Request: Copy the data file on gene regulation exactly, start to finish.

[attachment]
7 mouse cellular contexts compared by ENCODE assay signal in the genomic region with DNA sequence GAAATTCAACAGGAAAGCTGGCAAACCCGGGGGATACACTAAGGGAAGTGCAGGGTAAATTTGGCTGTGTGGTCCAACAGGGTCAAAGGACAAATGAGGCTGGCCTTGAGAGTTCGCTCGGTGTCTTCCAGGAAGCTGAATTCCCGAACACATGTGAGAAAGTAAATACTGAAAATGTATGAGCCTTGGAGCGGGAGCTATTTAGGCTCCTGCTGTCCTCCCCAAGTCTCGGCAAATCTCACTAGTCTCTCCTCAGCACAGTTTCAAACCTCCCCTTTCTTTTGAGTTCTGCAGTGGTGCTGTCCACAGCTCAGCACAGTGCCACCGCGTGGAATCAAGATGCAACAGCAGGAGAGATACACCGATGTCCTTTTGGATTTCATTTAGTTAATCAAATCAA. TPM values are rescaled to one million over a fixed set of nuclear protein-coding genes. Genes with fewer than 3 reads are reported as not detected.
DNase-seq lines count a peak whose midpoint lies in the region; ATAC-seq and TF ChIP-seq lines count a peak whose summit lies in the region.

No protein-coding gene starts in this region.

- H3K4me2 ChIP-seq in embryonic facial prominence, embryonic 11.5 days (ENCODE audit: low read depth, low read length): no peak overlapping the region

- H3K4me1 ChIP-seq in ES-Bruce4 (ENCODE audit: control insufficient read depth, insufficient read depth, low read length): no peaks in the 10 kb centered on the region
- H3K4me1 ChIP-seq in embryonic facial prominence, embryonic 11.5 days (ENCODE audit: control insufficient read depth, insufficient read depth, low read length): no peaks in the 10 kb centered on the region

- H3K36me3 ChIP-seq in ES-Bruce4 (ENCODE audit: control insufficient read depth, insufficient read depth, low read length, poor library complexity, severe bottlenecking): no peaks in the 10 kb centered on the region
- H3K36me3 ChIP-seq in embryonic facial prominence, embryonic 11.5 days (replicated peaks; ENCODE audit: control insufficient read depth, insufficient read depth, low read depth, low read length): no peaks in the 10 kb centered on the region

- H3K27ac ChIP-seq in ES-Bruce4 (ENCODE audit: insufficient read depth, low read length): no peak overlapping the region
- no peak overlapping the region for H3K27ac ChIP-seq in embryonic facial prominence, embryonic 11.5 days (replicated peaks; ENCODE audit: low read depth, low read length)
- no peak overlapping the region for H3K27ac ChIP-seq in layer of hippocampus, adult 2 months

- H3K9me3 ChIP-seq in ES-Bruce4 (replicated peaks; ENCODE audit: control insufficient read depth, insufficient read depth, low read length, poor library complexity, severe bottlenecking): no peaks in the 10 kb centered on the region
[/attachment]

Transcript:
7 mouse cellular contexts compared by ENCODE assay signal in the genomic region with DNA sequence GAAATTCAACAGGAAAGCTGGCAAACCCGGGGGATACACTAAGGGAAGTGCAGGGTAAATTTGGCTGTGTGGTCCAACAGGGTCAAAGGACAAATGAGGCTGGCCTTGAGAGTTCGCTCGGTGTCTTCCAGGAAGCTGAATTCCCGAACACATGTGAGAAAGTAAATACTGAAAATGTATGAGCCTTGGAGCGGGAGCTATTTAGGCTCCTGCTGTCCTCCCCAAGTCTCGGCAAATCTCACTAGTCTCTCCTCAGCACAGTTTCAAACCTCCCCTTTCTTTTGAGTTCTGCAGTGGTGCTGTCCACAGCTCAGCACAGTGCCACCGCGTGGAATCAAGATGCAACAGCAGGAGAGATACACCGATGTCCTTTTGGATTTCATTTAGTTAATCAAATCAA. TPM values are rescaled to one million over a fixed set of nuclear protein-coding genes. Genes with fewer than 3 reads are reported as not detected.
DNase-seq lines count a peak whose midpoint lies in the region; ATAC-seq and TF ChIP-seq lines count a peak whose summit lies in the region.

No protein-coding gene starts in this region.

- H3K4me2 ChIP-seq in embryonic facial prominence, embryonic 11.5 days (ENCODE audit: low read depth, low read length): no peak overlapping the region

- H3K4me1 ChIP-seq in ES-Bruce4 (ENCODE audit: control insufficient read depth, insufficient read depth, low read length): no peaks in the 10 kb centered on the region
- H3K4me1 ChIP-seq in embryonic facial prominence, embryonic 11.5 days (ENCODE audit: control insufficient read depth, insufficient read depth, low read length): no peaks in the 10 kb centered on the region

- H3K36me3 ChIP-seq in ES-Bruce4 (ENCODE audit: control insufficient read depth, insufficient read depth, low read length, poor library complexity, severe bottlenecking): no peaks in the 10 kb centered on the region
- H3K36me3 ChIP-seq in embryonic facial prominence, embryonic 11.5 days (replicated peaks; ENCODE audit: control insufficient read depth, insufficient read depth, low read depth, low read length): no peaks in the 10 kb centered on the region

- H3K27ac ChIP-seq in ES-Bruce4 (ENCODE audit: insufficient read depth, low read length): no peak overlapping the region
- no peak overlapping the region for H3K27ac ChIP-seq in embryonic facial prominence, embryonic 11.5 days (replicated peaks; ENCODE audit: low read depth, low read length)
- no peak overlapping the region for H3K27ac ChIP-seq in layer of hippocampus, adult 2 months

- H3K9me3 ChIP-seq in ES-Bruce4 (replicated peaks; ENCODE audit: control insufficient read depth, insufficient read depth, low read length, poor library complexity, severe bottlenecking): no peaks in the 10 kb centered on the region